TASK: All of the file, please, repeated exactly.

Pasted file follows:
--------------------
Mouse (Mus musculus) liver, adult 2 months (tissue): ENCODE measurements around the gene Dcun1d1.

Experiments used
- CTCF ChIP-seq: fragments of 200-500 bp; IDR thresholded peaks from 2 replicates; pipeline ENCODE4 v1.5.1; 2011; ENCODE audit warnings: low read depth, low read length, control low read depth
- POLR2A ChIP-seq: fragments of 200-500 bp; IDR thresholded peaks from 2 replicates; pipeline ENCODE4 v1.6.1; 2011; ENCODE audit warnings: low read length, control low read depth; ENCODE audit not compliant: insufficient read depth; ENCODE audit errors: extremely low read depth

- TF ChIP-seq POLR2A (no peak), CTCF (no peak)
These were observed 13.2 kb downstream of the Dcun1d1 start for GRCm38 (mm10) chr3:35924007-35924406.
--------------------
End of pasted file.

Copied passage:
Mouse (Mus musculus) liver, adult 2 months (tissue): ENCODE measurements around the gene Dcun1d1.

Experiments used
- CTCF ChIP-seq: fragments of 200-500 bp; IDR thresholded peaks from 2 replicates; pipeline ENCODE4 v1.5.1; 2011; ENCODE audit warnings: low read depth, low read length, control low read depth
- POLR2A ChIP-seq: fragments of 200-500 bp; IDR thresholded peaks from 2 replicates; pipeline ENCODE4 v1.6.1; 2011; ENCODE audit warnings: low read length, control low read depth; ENCODE audit not compliant: insufficient read depth; ENCODE audit errors: extremely low read depth

- TF ChIP-seq POLR2A (no peak), CTCF (no peak)
These were observed 13.2 kb downstream of the Dcun1d1 start for GRCm38 (mm10) chr3:35924007-35924406.